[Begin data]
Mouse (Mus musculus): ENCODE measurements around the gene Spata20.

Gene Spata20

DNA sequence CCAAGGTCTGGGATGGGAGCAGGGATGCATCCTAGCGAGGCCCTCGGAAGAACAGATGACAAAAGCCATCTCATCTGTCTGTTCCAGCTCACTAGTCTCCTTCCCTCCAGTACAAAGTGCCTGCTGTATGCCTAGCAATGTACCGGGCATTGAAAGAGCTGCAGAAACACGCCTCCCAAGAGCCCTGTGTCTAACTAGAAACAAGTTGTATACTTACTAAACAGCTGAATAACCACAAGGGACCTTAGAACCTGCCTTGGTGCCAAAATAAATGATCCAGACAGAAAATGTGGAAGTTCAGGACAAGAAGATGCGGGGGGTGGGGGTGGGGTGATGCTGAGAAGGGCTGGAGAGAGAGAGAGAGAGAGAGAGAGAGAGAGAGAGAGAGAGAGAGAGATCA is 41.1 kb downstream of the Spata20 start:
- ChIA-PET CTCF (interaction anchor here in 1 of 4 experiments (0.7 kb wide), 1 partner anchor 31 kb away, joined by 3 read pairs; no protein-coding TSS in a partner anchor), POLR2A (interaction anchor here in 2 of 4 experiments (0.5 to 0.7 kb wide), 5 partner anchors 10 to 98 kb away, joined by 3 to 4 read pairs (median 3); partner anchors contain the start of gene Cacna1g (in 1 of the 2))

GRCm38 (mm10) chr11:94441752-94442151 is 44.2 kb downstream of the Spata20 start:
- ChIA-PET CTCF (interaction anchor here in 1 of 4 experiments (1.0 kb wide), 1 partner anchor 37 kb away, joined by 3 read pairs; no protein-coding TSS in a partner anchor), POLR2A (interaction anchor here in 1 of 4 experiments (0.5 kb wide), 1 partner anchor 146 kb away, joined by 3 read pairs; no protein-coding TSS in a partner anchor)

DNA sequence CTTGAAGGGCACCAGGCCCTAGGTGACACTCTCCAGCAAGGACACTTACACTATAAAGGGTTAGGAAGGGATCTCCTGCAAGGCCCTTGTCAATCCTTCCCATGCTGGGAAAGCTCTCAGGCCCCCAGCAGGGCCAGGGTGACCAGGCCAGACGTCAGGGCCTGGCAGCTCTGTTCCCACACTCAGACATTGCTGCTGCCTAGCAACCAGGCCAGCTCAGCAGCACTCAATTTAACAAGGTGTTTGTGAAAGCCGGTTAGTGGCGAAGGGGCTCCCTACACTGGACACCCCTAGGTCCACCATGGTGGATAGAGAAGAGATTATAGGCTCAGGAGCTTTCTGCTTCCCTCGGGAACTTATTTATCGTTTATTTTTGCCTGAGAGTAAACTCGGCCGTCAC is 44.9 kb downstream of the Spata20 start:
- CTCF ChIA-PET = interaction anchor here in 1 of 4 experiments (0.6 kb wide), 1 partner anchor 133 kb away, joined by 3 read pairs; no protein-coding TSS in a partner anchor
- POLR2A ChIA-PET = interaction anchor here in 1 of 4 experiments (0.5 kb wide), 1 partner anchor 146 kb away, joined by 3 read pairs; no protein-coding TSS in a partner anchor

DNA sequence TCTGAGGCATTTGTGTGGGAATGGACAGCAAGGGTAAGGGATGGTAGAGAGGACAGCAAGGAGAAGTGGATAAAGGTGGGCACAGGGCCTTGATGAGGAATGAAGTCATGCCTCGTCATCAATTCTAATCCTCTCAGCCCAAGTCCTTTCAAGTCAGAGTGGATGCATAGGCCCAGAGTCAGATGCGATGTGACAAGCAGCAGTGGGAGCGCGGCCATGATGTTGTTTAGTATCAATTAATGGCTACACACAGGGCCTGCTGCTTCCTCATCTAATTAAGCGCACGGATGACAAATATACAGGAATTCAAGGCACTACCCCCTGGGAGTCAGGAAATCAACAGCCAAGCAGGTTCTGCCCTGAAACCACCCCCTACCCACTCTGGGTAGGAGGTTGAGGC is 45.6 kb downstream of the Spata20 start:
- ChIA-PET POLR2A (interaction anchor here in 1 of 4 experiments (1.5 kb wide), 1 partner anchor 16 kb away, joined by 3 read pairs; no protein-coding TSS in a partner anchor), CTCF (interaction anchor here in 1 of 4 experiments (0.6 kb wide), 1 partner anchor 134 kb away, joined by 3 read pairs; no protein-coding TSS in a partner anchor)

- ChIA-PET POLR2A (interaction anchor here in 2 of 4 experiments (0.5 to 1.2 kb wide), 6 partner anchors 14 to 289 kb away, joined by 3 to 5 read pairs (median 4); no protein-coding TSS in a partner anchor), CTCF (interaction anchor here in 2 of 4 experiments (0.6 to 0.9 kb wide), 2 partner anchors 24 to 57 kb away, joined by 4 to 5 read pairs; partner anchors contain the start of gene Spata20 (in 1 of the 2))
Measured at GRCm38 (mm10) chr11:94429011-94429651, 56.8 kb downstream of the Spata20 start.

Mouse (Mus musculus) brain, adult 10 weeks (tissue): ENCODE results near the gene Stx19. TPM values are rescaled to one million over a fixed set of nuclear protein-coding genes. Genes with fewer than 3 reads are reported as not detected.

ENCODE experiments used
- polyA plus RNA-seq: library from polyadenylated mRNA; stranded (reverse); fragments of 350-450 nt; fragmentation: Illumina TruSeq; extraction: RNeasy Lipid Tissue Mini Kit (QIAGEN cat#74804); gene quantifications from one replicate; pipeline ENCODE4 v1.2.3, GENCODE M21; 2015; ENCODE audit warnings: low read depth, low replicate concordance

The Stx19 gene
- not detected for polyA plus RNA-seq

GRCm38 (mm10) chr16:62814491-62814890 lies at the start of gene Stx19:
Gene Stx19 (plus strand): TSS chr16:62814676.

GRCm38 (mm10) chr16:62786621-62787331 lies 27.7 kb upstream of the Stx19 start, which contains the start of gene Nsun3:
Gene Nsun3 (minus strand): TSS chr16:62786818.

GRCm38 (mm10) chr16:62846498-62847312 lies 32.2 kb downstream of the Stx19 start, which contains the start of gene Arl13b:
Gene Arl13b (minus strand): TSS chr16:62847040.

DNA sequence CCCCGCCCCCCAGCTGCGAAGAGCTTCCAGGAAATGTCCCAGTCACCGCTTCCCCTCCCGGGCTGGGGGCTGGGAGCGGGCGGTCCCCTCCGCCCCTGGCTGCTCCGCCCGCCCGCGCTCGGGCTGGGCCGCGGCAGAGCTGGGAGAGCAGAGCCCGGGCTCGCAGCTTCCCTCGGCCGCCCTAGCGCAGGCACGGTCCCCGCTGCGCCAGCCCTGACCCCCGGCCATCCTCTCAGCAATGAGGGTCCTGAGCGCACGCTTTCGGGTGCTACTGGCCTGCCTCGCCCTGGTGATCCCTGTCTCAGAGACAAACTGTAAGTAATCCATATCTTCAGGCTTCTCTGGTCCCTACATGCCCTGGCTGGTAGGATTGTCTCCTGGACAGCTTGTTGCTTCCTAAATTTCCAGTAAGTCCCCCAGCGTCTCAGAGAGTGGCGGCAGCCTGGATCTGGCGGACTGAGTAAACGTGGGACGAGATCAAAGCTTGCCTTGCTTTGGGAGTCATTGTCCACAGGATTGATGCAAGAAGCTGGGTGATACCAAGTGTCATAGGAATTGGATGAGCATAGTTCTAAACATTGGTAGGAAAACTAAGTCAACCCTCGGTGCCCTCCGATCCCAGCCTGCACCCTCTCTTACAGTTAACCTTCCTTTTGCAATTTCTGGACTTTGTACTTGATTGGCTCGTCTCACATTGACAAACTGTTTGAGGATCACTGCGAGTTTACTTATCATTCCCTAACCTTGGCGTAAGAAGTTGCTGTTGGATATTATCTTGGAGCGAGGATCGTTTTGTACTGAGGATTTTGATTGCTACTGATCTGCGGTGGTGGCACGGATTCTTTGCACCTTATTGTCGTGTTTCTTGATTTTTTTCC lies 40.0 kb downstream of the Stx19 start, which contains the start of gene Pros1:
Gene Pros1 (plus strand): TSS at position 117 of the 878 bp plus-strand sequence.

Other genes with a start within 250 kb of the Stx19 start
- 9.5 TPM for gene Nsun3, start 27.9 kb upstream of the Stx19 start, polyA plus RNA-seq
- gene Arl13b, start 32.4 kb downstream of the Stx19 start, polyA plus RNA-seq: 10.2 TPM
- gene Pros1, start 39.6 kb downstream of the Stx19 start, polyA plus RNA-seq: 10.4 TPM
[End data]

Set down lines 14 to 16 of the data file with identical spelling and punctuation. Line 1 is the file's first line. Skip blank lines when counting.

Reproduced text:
Mouse (Mus musculus) brain, adult 10 weeks (tissue): ENCODE results near the gene Stx19. TPM values are rescaled to one million over a fixed set of nuclear protein-coding genes. Genes with fewer than 3 reads are reported as not detected.

ENCODE experiments used
- polyA plus RNA-seq: library from polyadenylated mRNA; stranded (reverse); fragments of 350-450 nt; fragmentation: Illumina TruSeq; extraction: RNeasy Lipid Tissue Mini Kit (QIAGEN cat#74804); gene quantifications from one replicate; pipeline ENCODE4 v1.2.3, GENCODE M21; 2015; ENCODE audit warnings: low read depth, low replicate concordance